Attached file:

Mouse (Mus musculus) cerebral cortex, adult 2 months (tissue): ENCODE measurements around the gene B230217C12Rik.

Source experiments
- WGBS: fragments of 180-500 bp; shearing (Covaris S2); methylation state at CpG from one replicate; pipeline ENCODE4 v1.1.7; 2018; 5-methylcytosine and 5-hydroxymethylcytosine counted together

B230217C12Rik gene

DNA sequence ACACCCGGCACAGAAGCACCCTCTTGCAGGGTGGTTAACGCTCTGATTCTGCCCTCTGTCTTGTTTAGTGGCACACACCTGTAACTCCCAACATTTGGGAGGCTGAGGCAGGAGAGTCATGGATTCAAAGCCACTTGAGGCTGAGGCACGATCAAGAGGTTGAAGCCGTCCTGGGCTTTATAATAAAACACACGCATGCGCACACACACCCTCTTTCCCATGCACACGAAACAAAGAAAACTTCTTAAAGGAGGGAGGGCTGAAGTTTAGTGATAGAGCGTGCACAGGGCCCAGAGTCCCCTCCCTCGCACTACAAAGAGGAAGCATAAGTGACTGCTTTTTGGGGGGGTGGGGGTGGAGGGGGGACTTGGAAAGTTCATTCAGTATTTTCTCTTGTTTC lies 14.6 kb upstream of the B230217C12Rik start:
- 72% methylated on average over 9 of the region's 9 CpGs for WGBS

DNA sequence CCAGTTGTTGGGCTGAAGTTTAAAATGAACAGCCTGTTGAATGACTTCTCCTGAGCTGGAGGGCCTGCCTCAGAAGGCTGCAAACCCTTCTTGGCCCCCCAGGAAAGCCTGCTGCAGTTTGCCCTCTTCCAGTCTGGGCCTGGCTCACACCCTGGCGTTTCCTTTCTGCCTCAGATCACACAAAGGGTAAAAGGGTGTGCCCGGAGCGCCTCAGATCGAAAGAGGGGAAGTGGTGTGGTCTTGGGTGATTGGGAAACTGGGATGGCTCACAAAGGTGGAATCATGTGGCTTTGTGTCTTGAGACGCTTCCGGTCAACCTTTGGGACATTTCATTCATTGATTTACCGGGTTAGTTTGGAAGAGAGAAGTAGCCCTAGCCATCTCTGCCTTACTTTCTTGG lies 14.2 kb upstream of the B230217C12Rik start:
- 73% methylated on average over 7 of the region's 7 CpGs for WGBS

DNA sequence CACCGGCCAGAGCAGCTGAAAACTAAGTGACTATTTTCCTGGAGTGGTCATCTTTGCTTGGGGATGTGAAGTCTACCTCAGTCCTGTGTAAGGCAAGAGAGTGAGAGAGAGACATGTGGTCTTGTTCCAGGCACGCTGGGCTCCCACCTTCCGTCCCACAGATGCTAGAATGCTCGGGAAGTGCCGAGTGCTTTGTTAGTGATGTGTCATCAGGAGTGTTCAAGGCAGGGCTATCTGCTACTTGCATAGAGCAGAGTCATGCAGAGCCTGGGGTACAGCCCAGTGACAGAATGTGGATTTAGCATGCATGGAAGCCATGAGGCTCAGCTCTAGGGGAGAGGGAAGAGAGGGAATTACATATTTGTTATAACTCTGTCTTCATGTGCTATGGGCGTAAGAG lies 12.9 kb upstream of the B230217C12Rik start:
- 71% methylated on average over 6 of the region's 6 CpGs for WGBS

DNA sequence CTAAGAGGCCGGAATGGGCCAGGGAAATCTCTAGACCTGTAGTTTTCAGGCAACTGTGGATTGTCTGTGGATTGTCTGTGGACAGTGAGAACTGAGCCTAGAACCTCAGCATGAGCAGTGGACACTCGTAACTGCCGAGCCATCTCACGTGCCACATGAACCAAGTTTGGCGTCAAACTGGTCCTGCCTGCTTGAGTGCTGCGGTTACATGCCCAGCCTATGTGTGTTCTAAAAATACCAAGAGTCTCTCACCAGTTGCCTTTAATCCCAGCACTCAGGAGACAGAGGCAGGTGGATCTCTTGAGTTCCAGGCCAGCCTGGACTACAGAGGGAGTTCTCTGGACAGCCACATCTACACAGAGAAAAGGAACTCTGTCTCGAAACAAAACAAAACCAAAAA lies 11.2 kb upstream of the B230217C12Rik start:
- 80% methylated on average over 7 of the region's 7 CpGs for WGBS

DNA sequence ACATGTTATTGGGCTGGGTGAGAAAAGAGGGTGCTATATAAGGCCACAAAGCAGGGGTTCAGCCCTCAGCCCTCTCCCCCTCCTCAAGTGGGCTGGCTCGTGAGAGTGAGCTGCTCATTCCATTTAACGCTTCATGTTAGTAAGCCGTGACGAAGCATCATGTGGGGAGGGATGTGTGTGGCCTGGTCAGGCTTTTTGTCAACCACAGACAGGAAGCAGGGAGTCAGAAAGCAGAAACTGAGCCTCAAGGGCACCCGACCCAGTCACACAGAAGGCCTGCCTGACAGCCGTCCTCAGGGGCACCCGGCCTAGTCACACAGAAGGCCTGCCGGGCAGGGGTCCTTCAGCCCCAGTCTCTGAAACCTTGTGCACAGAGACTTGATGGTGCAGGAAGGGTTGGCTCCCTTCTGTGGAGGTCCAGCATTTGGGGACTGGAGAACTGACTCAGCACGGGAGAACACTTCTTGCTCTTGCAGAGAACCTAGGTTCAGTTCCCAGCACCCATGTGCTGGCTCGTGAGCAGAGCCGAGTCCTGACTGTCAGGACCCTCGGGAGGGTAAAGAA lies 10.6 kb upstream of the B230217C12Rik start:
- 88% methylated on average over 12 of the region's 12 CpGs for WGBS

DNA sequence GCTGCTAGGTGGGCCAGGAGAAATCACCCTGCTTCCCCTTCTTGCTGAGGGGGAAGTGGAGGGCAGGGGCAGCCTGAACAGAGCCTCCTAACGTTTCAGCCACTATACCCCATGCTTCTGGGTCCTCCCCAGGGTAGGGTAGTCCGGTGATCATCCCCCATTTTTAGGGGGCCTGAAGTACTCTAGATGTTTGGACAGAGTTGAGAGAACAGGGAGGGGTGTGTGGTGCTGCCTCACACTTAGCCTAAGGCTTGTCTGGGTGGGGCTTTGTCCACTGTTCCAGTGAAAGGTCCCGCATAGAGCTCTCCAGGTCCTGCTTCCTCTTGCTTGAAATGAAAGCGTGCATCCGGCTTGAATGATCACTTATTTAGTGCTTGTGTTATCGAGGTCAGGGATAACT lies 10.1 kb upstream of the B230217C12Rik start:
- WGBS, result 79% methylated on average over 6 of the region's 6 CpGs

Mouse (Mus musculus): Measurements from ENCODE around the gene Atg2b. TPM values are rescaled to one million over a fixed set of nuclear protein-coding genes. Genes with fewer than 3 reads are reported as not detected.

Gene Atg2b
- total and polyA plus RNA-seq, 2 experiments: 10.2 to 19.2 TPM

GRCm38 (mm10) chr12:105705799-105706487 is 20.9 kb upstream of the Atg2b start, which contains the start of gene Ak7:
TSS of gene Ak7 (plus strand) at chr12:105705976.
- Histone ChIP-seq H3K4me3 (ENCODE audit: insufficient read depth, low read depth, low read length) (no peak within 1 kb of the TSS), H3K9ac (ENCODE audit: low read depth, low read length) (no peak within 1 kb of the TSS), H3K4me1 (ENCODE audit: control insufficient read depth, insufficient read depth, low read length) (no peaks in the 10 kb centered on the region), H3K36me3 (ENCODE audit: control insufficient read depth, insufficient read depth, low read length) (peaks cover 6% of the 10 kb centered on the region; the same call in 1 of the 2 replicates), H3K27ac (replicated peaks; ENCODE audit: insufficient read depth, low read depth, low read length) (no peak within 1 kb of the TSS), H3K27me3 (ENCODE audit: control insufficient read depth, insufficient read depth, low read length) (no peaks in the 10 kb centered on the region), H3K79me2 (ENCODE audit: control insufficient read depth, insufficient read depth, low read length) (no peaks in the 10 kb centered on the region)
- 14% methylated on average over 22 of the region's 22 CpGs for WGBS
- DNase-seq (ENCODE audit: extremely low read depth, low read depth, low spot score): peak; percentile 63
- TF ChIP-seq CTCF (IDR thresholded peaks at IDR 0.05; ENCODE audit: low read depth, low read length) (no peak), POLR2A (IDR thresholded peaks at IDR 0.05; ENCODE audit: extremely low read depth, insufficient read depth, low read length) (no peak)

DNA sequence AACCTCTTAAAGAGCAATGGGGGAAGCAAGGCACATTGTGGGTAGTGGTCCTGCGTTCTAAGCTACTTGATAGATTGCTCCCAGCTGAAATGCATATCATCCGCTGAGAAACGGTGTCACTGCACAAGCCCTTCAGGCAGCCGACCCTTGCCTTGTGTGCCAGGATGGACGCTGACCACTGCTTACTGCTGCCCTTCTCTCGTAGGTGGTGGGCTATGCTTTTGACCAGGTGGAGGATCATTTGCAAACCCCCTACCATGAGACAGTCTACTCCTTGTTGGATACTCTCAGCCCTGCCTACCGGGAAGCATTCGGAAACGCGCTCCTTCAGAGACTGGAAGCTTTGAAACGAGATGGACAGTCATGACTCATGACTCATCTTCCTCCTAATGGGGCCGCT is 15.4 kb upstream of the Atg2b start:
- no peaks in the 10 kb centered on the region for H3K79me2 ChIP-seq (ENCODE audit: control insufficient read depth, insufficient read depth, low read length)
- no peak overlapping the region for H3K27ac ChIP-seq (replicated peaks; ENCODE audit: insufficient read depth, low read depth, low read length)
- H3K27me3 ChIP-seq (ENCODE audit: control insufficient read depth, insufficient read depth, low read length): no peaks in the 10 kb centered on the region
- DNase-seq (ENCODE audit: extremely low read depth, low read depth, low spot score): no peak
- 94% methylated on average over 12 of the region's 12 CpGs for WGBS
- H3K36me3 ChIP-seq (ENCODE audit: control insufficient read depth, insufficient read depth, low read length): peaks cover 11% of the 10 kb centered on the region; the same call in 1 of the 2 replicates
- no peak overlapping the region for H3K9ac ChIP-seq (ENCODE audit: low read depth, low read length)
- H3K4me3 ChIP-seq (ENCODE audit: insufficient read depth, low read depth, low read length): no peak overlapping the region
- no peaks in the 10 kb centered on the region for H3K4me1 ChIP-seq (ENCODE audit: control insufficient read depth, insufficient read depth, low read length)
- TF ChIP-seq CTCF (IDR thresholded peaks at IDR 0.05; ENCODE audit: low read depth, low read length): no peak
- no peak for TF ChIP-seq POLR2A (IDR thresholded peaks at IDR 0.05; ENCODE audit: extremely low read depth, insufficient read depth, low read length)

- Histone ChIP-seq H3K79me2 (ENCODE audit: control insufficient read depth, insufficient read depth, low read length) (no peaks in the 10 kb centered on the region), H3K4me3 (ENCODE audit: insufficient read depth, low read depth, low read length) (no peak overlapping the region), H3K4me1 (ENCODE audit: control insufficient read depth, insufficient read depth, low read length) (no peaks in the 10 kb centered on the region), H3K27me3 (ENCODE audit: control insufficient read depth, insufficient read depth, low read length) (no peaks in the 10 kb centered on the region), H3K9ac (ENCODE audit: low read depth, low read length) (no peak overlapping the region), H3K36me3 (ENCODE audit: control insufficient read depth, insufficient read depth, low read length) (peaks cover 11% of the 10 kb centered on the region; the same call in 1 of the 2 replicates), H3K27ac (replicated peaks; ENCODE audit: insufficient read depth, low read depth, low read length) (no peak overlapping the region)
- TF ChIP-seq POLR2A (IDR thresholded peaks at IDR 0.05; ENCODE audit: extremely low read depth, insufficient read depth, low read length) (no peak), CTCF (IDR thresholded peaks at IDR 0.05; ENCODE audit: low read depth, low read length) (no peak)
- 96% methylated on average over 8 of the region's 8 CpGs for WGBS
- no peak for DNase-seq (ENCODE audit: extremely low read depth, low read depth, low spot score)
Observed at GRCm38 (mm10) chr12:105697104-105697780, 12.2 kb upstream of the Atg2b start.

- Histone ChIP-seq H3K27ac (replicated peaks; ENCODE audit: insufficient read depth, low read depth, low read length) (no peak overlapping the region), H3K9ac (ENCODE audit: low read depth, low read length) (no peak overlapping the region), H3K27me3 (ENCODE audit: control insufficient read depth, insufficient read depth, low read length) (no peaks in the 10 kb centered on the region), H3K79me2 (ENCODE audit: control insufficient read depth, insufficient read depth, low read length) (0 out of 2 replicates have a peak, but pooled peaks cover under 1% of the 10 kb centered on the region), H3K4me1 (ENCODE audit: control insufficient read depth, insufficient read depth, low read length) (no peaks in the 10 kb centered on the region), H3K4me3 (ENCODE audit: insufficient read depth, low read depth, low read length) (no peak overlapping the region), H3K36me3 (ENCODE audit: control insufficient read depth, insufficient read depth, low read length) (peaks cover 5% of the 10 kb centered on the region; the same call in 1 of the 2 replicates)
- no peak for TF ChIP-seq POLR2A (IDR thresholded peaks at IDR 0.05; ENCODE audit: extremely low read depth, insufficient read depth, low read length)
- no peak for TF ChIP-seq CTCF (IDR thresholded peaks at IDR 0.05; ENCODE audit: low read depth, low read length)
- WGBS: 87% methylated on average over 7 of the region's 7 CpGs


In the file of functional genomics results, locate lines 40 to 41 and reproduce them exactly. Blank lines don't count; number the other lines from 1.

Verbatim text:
- 96% methylated on average over 8 of the region's 8 CpGs for WGBS
- no peak for DNase-seq (ENCODE audit: extremely low read depth, low read depth, low spot score)